Bobby Bonilla, an occasional target in the pages of that tome, took exception. He confronted Klapisch, famously telling him at one point that he’d “show [Klapisch] The Bronx. That encounter lives in infamy, and though the two shook hands when Bonilla made his second tour through Queens in 1999, that remains the most notable interaction between scribe and ballplayer. … Until now.
Bobby BonillaNury Hernandez
Danny Colon is a 54-year-old who has spent much of his life, Klapisch, in local amateur baseball circles. Two years ago he started having trouble buttoning his shirt and on Jan. 25, 2018, then received a devastating diagnosis: ALS, also known as Lou Gehrig’s disease.
His health has become a daily concern. But so has his living situation. He has exhausted his lifetime health insurance, and he is facing eviction from his New Jersey home. Friends have put together a GoFundMe page.
But Klapisch and Bonilla have also agreed to bury the hatchet to help. Colon grew up a Bonilla fan ( Bonilla, he was raised in The Bronx), and when Bonilla heard of his plight, he wanted to help.
Ray Negron, the Yankees’ community outreach representative, will have his play, “Bat Boy: a Yankees Miracle” produced at the Yogi Berra Museum in Montclair, N.J., on Aug.
5, and all proceeds will go to the Colon family.And Klapisch and Bonilla are teaming to bring awareness to both the play and the fundraising effort.
“I’ve put aside my past differences with Bob Klapisch,” Bonilla said “I’m teaming up with him to help Danny Colon with his fight with ALS.”
Said Klapisch: “It’s the craziest thing in the world that we’re allies, but it’s also a perfect karmic ending to that incident in the clubhouse. I’d to forget about it as I’m sure Bobby would too. … The fact that we’re on the same side now, joined for a higher cause, shows you nothing is impossible.”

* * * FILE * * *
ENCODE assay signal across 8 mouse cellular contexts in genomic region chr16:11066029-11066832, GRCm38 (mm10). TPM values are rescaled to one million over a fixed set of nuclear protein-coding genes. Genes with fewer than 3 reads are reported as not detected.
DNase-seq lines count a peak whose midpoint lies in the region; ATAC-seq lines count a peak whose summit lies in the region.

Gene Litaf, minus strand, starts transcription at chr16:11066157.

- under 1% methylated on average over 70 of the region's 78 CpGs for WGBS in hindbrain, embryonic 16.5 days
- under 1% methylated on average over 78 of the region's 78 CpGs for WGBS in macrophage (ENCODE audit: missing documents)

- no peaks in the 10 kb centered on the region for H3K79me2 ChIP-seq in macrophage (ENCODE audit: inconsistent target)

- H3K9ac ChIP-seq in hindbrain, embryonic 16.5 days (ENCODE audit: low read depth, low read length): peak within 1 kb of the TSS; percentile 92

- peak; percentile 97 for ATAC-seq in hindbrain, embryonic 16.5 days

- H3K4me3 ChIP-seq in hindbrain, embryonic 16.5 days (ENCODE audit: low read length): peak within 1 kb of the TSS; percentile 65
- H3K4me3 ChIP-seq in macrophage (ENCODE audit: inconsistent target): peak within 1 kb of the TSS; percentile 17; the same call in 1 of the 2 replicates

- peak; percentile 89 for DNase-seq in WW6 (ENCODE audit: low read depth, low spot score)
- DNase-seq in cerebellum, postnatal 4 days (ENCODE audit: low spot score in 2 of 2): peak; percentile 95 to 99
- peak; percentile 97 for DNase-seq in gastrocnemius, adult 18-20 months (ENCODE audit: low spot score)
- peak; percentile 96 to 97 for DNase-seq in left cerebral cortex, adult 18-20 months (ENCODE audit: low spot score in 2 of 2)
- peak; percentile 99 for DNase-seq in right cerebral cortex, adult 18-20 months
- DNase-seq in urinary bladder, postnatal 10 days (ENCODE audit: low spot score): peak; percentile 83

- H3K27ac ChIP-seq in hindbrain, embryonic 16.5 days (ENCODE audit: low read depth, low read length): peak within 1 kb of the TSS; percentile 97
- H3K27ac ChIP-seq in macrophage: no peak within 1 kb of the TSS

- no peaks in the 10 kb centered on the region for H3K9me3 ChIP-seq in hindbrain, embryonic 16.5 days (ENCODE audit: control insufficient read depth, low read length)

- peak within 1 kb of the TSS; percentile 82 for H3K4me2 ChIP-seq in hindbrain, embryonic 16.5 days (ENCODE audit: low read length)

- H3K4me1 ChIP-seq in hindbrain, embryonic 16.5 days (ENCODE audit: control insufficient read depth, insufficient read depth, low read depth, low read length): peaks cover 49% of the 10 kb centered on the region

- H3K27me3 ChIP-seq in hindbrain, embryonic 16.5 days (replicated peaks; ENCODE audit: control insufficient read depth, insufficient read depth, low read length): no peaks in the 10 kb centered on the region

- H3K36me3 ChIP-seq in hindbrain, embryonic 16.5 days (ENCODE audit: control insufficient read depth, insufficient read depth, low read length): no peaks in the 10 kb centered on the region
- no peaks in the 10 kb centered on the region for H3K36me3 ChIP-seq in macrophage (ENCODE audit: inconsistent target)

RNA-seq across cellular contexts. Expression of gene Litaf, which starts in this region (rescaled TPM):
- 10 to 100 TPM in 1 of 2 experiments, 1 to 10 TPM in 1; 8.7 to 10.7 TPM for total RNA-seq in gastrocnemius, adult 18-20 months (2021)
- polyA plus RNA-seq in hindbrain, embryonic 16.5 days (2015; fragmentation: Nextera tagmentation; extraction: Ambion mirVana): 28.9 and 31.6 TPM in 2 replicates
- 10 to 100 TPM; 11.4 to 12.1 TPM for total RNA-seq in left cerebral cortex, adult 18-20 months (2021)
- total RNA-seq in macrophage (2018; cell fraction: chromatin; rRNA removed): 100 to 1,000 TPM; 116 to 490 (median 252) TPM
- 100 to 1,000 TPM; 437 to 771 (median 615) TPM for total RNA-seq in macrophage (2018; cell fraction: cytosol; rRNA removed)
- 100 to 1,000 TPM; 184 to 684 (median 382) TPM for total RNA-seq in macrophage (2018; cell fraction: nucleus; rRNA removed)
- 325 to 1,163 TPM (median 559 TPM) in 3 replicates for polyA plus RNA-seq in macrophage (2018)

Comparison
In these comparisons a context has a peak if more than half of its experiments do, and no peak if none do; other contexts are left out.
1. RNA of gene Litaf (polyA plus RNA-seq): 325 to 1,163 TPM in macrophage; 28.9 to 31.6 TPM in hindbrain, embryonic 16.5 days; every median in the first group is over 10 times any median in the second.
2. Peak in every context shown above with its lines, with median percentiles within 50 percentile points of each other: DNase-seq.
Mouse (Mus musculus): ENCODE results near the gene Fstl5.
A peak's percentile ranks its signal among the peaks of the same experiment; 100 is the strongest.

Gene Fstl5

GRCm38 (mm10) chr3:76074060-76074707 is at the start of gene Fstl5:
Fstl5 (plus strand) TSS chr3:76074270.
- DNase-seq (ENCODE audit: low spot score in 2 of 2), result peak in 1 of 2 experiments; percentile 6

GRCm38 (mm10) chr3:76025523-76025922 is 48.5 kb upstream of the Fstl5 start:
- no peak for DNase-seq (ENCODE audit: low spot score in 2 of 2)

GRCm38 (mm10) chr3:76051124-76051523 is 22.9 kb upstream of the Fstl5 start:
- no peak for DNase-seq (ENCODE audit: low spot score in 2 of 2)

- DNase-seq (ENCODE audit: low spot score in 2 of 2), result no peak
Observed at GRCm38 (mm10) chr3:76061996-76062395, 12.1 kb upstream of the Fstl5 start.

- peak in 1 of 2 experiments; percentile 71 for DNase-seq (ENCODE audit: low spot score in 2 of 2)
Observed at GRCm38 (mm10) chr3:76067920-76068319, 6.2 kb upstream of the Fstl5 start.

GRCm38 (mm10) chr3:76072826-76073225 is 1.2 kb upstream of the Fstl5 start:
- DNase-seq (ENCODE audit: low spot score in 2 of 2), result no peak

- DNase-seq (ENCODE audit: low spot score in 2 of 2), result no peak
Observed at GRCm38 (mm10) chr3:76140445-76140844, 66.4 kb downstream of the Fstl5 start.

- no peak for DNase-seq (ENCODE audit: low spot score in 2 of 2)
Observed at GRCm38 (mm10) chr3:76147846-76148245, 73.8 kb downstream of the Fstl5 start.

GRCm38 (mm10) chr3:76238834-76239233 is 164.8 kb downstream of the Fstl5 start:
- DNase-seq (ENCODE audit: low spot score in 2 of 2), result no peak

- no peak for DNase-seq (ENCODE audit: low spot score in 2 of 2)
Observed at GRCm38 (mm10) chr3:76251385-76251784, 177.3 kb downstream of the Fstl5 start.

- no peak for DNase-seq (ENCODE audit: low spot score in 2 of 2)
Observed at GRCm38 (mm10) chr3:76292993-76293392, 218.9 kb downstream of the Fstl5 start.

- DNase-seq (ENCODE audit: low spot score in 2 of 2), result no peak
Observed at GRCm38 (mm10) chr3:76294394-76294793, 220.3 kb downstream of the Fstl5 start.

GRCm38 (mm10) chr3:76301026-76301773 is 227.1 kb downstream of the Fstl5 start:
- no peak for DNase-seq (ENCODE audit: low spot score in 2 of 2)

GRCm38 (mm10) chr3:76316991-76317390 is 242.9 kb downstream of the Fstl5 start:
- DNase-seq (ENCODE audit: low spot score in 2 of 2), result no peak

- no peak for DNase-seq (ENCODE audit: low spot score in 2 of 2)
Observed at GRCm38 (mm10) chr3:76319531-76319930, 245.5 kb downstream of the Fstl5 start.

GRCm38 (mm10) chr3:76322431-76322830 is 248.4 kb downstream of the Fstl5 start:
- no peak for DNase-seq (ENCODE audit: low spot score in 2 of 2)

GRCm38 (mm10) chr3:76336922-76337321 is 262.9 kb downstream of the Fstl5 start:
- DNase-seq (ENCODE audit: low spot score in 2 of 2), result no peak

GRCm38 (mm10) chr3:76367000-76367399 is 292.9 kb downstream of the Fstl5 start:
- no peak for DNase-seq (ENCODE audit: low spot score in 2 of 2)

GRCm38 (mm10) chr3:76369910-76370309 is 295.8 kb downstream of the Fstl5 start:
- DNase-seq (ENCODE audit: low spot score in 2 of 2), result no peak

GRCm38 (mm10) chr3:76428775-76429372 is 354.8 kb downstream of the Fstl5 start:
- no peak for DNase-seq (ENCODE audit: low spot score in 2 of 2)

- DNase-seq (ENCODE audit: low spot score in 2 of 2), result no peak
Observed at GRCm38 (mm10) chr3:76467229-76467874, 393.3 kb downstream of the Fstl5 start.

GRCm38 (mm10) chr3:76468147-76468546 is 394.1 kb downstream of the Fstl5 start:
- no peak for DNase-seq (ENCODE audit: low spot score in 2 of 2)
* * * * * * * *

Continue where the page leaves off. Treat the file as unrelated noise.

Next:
And Colon appreciates best of all this meaningful new friendship.
“I am beyond grateful for something I would’ve never thought was possible. I’ve been reading Klap for so many years, and I was big fan of Bobby Bo’s. … Two people I’d never met before I got sick are now helping me in my toughest fight. Funny how life works.”
There are few things better during the summer than getting a note-perfect book recommendation, so let me pay it forward by suggesting, quite fervently, that you immediately get your hands on “Two and Two: McSorley’s, My Dad and Me,” a beautiful memoir centered in one of New York’s treasured landmarks, written with breathtaking elegance by the great Rafe Bartholomew.
As with most dominant champions in all sports, it isn’t until they’re in repose that we finally learn to appreciate them fully. We learned so much about the collective heart that has regulated the Warriors these past five years over the past five days of the Finals. It’s been amazing to watch.
Good for Pete Alonso, for not only wanting to win the right way the other night in the rain, but for standing up for himself — and his teammates — afterward. There are times it’s impossible to believe he’s only been at this for less than three months.
I think HBO could have a surefire hit spinning off “Hard Knocks” and just putting a live camera in the Jets’ coaches room 24 hours a day. Who says no?
Whack Back At Vac
Ronald Gambardella: It is becoming apparent that Brodie Van Wagenen’s bold statement, “Come get us,” is rapidly becoming a cry for help!
Vac: I suspect if life came with a “delete” button, BVW’s would be worn out by now.
@mediamatt: Dom Smith reminds me of Cecil Cooper. If he settles into a full-time role with the Mets or elsewhere, that would be a wonderful career to emulate.
@MikeVacc: Why do I get the unshakable sense he’s destined to be turned in to the next bullpen guy to special-deliver heartburn to Mets fans?
Rick Hubbell: Do the Yankees have even one starting pitcher who is considered even a decent No. 5 starter?
Vac: At best right now it’s a long string of 3s and 4s.
“,”author”:”Mike Vaccaro”,”date_published”:”2019-06-15T19:41:20.000Z”,”lead_image_url”:”//thenypost.files.wordpress.com/2019/06/vacknicks.jpg?quality=90&strip=all&w=1200″,”dek”:”Itâs been a weird week, in a time when weird is actually a better feeling than what they get mostly. There is still a faction of the fan base that believes the team should still pursue Kevin Durant, despite the fact heâll essentially be taking a red-shirt next year.